ANSYS Chemkin-Pro Webinar available…

    • pgl
      Ansys Employee

      We have a new webinar available for CFD users interested in combustion and reacting flow simulations:

      Using Detailed Chemistry in ANSYS Chemkin-Pro for More Accurate CFD Combustion and Reacting Flow Simulations.

      Webinar can be downloaded here

      Presentation slides are here.


      Computational fluid dynamics (CFD) can help designers achieve higher performance and lower emissions for combustion and reacting flow systems — without costly physical prototyping. But combustion CFD can only be of value if the simulations predict real-life behaviors. To predict actual performance and pollutant emissions, simulations must accurately account for the chemical kinetics of the combustion process. By using fuel models based on detailed chemistry, designers can greatly increase the predictive capability of combustion simulations and, as a result, more quickly and effectively meet strict regulatory guidelines.

      View this on-demand webinar to learn how you can:

      • Utilize the wide array of accurate, fast and robust reactor models that make Chemkin-Pro the most trusted kinetics simulation tool for asking "what-if" questions in the conceptual design phase

      • Analyze key design parameters, such as ignition delay and flame speeds, using detailed reaction mechanisms for gasoline, diesel, jet fuel and natural gas under ideal or real gas conditions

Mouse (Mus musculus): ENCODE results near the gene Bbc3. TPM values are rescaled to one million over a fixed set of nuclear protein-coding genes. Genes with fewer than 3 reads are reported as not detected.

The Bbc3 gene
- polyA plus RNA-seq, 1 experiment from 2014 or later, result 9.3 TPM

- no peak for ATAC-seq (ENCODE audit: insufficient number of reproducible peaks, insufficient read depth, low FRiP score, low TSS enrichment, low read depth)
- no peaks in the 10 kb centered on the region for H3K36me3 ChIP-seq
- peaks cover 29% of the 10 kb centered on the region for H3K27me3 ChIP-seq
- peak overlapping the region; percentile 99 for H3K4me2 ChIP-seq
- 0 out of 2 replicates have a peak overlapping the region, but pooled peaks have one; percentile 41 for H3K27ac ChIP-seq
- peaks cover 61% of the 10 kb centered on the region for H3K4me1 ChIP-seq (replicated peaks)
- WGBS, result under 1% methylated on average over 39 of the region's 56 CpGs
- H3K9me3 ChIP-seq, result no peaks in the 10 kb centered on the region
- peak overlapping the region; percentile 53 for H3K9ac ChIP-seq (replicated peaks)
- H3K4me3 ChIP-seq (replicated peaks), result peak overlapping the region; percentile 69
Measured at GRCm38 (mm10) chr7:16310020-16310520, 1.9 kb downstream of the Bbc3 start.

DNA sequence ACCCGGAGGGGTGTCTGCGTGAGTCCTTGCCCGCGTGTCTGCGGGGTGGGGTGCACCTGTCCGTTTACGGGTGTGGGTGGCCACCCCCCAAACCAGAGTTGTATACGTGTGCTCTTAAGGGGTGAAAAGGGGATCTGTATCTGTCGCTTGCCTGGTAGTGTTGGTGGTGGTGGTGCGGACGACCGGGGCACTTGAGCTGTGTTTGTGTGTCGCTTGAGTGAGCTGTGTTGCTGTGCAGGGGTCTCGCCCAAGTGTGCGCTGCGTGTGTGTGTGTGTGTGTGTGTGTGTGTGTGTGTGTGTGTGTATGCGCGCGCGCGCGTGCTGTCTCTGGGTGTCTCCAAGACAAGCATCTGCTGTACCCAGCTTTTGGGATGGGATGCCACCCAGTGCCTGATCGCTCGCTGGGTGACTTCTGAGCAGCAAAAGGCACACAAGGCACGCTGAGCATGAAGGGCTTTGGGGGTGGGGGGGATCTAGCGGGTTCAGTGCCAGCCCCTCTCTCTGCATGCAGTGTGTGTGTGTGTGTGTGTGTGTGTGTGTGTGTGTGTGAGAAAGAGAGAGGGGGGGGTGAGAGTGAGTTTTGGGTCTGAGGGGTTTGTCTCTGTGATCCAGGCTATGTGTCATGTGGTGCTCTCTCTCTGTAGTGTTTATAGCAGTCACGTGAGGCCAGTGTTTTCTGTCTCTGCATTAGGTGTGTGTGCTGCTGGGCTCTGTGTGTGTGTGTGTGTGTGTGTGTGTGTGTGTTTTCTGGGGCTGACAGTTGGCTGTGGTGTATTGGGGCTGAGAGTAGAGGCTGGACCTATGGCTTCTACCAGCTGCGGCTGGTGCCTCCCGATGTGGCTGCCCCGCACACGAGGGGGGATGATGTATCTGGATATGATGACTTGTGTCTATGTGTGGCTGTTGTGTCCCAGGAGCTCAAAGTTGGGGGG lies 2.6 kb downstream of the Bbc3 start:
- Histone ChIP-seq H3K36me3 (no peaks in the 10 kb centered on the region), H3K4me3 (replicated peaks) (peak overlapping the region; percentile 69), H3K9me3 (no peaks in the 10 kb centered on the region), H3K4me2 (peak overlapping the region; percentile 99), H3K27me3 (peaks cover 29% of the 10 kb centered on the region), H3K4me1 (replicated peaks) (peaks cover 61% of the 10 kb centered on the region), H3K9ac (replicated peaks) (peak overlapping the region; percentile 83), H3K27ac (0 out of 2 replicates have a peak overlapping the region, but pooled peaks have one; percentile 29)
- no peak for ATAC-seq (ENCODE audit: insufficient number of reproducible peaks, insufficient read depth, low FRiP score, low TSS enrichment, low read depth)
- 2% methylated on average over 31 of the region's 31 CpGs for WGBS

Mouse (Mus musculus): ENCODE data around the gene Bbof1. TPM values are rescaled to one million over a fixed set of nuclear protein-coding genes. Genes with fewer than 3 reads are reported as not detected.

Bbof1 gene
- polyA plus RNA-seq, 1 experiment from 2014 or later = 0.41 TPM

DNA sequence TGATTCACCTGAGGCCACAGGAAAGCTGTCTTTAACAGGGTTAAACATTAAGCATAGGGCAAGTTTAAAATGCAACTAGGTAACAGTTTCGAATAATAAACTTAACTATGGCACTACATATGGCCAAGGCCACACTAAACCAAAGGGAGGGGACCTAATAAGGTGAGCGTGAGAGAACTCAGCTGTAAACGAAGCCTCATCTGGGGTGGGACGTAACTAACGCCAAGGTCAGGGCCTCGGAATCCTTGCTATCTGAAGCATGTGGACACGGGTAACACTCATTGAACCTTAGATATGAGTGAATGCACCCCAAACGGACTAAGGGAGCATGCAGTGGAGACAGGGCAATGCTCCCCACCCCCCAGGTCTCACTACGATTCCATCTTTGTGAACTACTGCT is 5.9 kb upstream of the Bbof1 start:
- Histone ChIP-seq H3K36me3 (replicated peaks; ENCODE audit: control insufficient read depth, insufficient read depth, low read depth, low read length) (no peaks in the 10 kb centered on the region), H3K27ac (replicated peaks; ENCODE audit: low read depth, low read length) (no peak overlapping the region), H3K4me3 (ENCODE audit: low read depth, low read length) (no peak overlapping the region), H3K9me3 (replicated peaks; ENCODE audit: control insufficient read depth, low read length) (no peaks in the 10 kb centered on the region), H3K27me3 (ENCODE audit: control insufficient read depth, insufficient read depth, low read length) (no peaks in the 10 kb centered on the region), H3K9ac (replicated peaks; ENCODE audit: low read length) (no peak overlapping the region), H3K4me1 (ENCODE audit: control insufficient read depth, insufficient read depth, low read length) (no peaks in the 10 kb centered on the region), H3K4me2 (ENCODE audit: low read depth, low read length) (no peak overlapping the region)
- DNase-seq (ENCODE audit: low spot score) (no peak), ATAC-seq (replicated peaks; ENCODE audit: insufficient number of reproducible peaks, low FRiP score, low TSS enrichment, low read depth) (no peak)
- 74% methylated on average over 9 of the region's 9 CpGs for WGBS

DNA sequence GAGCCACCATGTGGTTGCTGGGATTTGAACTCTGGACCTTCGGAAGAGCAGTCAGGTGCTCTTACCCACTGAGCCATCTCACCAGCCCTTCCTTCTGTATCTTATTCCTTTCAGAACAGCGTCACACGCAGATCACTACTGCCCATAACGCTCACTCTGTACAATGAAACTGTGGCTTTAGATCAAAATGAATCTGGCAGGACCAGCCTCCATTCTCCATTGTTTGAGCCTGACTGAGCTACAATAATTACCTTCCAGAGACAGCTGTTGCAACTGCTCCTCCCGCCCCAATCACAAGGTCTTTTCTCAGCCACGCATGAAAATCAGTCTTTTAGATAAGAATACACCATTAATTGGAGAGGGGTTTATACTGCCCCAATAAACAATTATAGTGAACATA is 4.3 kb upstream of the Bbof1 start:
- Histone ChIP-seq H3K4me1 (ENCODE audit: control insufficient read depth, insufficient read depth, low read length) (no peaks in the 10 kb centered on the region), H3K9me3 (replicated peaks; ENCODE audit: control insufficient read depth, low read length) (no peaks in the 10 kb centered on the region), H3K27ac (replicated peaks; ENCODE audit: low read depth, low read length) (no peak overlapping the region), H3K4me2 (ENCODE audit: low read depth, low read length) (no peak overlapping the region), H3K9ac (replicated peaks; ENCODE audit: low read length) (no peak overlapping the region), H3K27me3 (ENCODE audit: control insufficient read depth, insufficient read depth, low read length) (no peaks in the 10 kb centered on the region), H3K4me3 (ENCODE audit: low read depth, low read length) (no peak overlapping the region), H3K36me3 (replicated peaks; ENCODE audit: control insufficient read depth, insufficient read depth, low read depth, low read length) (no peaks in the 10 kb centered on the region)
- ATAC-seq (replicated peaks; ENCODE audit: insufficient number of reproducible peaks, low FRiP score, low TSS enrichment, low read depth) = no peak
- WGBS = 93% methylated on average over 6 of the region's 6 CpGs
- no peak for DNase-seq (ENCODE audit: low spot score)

• Prepare fuel surrogate models that represent “real” fuels, and reduce their large chemical mechanisms to smaller mechanisms applicable to CFD simulations

      • Quickly examine a wide range of operating conditions using reactor networks and parametric studies

      • Access ANSYS Chemkin Enterprise to obtain all the tools for fast, accurate combustion and reacting flow simulations with a single license


      These modeling capabilities benefit aerospace/propulsion, power generation, automotive and process industries, as well as safety and environmental studies. Processes such as chemical vapor deposition (CVD) and soot particulate formation will also benefit from the software’s surface chemistry modeling capability.



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